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C. S. Lewis’s The Abolition of Man has been described as perhaps the best place to begin in understanding the main thrust of his public work. The book is an adaption of a series of lectures Lewis gave at the University of Durham during World War II. The topic of those lectures was modern education. However, the lectures serve as a significant critique of the trends in linguistics in the early Twentieth century, an argument against the rejection of a traditional anthropology, and an apology for natural law. That Lewis successfully accomplished all three of those tasks in about one hundred pages, including the appendix, is nothing less than amazing. It is little wonder, therefore, that in 1999 The Abolition of Man came in at number seven in National Review’s top 100 non-fiction books of the century (https://www.nationalreview.com/1999/05/non-fiction-100/). It is also not surprising that the book continues to be discussed in diverse audiences today.

A recent multi-authored volume, Contemporary Perspectives on C. S. Lewis’ The Abolition of Man: History, Philosophy, Education, and Science, offers a collection of essays considering the critique Lewis offered with respect to the current state of various disciplines. After a concise introduction from the editors, the book deals with The Abolition of Man in nine chapters (hereafter Abolition). In chapter 1, Adam Pesler offers an overview of Lewis’s thesis and considers the importance of his argument for the place of emotions in moral reasoning and against subjectivism in philosophy in general. The second chapter, by Micah Watson, delves into the defense of natural law in Abolition, including ways that natural law can be misused or corrupted.

In chapter 3, Mark Pike explores how contemporary education might look different if Lewis’s advice in Abolition was taken seriously, in particular with regard to providing moral education to children. In the fourth chapter, Charlie Starr develops Lewis’s ideas into an application for teaching English to students in a world that largely embodies the failures Lewis was attempting to resist in Abolition. Francis Beckwith evaluates whether Abolition can rightly be called a conservative book in chapter 5, concluding that it supports a conservativism that values the good, the true and the beautiful but not, perhaps, a conservativism that is primarily about libertarian economics.

In the sixth chapter, Judith Wolfe places Lewis’s thinking in Abolition alongside his expression of “mere Christianity” to show the continuity between his philosophical and theological thinking. Chapter 7, by David Ussery, contains a more personal essay reflecting on the impact of Abolition on a scientist. In the eighth chapter, James Herrick looks at the context in which Lewis was writing, giving background to contemporary readers on the subjectivist philosophers whose ideas Lewis was seeking to combat. Finally, in chapter 9, Scott Key shows the ways in which Lewis developed his critique in Abolition in his fictional work, That Hideous Strength.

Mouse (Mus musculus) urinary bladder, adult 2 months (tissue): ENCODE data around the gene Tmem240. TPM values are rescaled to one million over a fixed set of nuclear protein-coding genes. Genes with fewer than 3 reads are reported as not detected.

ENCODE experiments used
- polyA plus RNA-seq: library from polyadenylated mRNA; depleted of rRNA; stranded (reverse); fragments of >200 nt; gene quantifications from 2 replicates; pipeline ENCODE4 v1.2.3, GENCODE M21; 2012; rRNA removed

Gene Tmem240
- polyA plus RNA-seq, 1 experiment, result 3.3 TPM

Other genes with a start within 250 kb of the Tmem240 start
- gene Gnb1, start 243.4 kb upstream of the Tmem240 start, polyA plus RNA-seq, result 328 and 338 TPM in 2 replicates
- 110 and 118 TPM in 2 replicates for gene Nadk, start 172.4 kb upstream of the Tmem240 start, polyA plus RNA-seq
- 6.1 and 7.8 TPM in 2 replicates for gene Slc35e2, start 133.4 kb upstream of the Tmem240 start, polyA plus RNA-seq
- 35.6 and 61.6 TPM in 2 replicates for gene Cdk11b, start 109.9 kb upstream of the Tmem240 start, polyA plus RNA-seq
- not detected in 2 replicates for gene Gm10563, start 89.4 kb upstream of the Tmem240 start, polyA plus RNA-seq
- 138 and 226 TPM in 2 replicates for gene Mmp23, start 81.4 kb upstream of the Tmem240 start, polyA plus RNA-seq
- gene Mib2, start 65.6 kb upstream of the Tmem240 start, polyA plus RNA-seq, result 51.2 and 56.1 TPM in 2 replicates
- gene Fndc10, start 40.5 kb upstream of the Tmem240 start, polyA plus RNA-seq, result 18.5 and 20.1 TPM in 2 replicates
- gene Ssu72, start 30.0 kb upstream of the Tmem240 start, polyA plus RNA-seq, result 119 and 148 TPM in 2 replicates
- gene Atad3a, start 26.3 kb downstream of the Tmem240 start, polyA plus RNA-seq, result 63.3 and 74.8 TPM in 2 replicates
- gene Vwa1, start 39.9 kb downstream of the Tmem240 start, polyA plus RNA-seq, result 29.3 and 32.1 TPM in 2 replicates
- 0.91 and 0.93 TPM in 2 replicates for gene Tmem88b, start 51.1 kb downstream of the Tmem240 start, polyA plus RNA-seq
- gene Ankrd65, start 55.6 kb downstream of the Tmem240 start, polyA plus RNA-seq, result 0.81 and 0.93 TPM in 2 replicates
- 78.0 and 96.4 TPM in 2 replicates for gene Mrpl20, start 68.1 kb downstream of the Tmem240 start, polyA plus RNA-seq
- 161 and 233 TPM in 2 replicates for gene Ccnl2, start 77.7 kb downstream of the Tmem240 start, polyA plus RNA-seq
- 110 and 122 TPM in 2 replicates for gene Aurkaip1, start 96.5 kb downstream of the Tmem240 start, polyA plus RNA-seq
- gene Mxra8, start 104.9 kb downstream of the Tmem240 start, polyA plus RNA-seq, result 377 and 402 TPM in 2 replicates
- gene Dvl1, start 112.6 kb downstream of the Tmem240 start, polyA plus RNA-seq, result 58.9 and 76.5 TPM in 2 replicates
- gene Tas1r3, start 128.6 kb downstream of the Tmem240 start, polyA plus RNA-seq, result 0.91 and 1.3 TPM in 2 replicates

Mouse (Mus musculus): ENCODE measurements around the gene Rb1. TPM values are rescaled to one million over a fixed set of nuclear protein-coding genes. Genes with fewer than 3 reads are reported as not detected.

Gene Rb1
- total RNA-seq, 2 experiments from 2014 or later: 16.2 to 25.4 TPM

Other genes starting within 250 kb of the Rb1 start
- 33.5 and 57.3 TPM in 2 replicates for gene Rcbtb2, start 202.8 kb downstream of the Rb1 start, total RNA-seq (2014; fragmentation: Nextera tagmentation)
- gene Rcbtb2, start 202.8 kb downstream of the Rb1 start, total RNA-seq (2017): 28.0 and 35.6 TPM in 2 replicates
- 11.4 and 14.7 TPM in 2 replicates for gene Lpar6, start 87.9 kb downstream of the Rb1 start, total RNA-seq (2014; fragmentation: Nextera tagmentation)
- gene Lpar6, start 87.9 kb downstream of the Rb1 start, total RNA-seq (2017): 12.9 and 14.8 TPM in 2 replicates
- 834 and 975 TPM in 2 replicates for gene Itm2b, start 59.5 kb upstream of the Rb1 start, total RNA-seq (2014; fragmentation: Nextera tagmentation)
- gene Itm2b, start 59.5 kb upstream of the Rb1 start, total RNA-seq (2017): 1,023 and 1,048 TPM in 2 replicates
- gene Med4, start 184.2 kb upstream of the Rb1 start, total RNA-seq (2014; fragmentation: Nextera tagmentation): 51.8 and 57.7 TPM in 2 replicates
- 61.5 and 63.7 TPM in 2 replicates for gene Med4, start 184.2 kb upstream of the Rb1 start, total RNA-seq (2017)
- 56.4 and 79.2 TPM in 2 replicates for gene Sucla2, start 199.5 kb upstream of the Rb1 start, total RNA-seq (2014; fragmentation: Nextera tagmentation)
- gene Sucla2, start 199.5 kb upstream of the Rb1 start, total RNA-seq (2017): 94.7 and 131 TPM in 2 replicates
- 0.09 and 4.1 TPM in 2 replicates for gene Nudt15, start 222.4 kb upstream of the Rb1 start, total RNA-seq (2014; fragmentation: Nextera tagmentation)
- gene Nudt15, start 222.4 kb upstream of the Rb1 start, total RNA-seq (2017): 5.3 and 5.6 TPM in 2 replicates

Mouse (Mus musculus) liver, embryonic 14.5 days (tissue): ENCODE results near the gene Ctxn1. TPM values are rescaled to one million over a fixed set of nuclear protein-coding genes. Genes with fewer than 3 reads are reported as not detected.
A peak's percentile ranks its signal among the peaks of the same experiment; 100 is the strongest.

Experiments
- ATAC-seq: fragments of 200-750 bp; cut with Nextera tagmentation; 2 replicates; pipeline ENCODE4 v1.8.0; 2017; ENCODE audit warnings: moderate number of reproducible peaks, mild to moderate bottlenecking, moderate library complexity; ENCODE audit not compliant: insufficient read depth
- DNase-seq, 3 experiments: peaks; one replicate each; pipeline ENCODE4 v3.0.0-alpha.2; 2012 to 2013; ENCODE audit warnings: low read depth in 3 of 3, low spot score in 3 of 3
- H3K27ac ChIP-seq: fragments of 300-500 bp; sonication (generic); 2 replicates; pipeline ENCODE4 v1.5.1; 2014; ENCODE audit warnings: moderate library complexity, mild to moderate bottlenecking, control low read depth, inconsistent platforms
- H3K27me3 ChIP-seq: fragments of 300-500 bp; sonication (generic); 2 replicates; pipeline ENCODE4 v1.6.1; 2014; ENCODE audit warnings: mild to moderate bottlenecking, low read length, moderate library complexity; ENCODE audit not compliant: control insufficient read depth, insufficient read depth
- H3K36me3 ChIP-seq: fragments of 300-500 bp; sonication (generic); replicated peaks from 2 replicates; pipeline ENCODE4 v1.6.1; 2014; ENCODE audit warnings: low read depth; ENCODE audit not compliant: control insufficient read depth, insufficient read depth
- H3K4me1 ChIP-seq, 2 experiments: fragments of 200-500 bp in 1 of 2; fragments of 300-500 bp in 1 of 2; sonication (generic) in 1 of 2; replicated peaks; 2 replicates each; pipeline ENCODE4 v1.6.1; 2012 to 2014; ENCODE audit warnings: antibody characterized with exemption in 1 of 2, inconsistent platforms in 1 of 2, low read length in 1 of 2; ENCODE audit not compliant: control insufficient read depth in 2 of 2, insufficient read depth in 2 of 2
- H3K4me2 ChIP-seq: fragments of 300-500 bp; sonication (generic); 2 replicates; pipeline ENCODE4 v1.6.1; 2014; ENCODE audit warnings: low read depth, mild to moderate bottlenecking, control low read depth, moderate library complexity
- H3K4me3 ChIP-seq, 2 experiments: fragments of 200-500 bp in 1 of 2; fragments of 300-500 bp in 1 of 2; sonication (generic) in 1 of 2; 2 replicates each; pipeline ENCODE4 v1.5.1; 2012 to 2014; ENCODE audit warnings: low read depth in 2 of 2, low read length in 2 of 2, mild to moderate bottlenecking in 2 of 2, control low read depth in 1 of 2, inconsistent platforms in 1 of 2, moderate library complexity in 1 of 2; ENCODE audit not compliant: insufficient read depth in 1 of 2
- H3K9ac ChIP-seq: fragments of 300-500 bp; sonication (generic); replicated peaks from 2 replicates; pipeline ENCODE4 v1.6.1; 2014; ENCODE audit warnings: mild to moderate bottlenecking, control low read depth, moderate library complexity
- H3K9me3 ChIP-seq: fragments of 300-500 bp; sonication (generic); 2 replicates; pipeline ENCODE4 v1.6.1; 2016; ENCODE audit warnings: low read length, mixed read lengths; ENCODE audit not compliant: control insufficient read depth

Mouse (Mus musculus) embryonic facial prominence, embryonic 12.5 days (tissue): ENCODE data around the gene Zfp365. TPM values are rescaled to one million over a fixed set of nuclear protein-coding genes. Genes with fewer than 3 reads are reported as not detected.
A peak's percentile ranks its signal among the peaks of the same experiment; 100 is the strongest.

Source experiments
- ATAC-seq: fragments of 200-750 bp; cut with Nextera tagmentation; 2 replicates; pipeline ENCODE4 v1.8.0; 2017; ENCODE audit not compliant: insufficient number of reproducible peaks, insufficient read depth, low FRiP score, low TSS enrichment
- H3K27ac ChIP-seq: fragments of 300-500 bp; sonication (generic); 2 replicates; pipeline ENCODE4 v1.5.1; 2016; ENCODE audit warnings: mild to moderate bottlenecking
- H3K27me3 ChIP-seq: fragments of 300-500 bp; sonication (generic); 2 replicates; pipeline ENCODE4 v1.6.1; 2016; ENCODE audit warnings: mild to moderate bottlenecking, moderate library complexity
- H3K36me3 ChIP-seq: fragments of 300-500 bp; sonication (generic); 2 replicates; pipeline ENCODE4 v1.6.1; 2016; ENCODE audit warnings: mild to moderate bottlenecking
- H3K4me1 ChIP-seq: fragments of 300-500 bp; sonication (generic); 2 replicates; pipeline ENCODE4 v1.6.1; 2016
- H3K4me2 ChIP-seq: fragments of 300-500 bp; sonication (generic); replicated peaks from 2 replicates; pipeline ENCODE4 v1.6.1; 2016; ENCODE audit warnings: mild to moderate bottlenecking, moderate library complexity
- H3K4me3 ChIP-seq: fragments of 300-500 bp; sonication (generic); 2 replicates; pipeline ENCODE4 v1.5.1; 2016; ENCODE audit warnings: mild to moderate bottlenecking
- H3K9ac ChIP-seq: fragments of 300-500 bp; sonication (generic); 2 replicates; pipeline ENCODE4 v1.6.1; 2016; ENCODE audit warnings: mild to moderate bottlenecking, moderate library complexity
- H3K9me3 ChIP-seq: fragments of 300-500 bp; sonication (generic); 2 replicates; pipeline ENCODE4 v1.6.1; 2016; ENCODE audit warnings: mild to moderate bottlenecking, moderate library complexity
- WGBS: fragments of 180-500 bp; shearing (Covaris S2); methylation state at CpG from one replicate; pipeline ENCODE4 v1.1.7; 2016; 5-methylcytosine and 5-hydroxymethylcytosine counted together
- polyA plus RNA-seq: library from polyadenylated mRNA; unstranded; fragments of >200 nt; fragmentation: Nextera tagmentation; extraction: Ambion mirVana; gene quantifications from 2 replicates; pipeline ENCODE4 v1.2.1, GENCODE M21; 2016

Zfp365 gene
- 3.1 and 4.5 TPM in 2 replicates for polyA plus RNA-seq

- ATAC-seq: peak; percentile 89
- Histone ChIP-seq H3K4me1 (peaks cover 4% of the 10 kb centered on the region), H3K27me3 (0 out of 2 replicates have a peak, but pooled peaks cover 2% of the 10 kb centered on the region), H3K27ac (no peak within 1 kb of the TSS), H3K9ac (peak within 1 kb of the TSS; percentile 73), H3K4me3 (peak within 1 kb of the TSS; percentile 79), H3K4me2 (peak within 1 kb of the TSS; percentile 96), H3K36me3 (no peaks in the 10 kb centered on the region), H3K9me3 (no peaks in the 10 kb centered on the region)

Contemporary Perspective on C. S. Lewis’ The Abolition of Man is a helpful treatment of a central book in “Lewisiana.” (In fact, Walter Hooper, the longtime editor of Lewis’s writings, has argued that Abolition should be read first among Lewis’s many works.) Readers of this volume will be unable to escape the ways that Lewis’s prophetic predictions have come to pass, often with remarkable accuracy. It stands to reason, then, that his proposed remedies would be beneficial, or at least worthy of consideration given his uncanny understanding of the trajectory of modern society.

This book offers a unique perspective on Abolition: it is a collection of essays about education by educators in response to a theory about education. While the essays tend to be academic in tone, there is obvious personal wisdom under the surface of their arguments. That many of the contributors are well-known scholars in their respective fields also contributes to its value. This book would make an excellent volume for an interdisciplinary discussion group among faculty in a university setting. Or, it could be useful as a supplementary course text in a class on educational theory at a Christian university.

As a new volume in the perpetually expanding field of C. S. Lewis studies, this book adds depth to the discussions of Abolition. The contributors have offered well-researched, cogent essays that deal carefully with the text. One weakness of the volume is the amount of repetition between many of the essays. Even given the brevity of the book under discussion and the diversity of the fields of the authors, the volume could have been better constructed to minimize the amount of time summarizing Lewis’s arguments in Abolition at the beginning of each chapter. That approach would have been challenging for the editors but would have improved the end product. Despite this opportunity for improvement, the volume remains a valuable one.

One of the greatest strengths of this volume is that it presents a critique of modern thought without devolving into apocalyptic ranting. Much like Lewis’s own tenor during his prolific public writing career, the contributors of this volume are perfectly clear that there is something wrong, but they offer a constructive solution rather than merely urging a boycott or breaking out the pitchforks. This volume represents the best attributes of public discourse: clarity in logic, consistency in focus, and forcefulness in advocating a solution. It would make a worthy addition to the libraries of educators in particular, as well as benefitting anyone interested in Lewis’s non-fiction work. It should certainly find its way into institutional and personal libraries as a helpful resource in understanding The Abolition of Man.

Andrew J. Spencer
CrossPointe Church
Monroe, Michigan, USA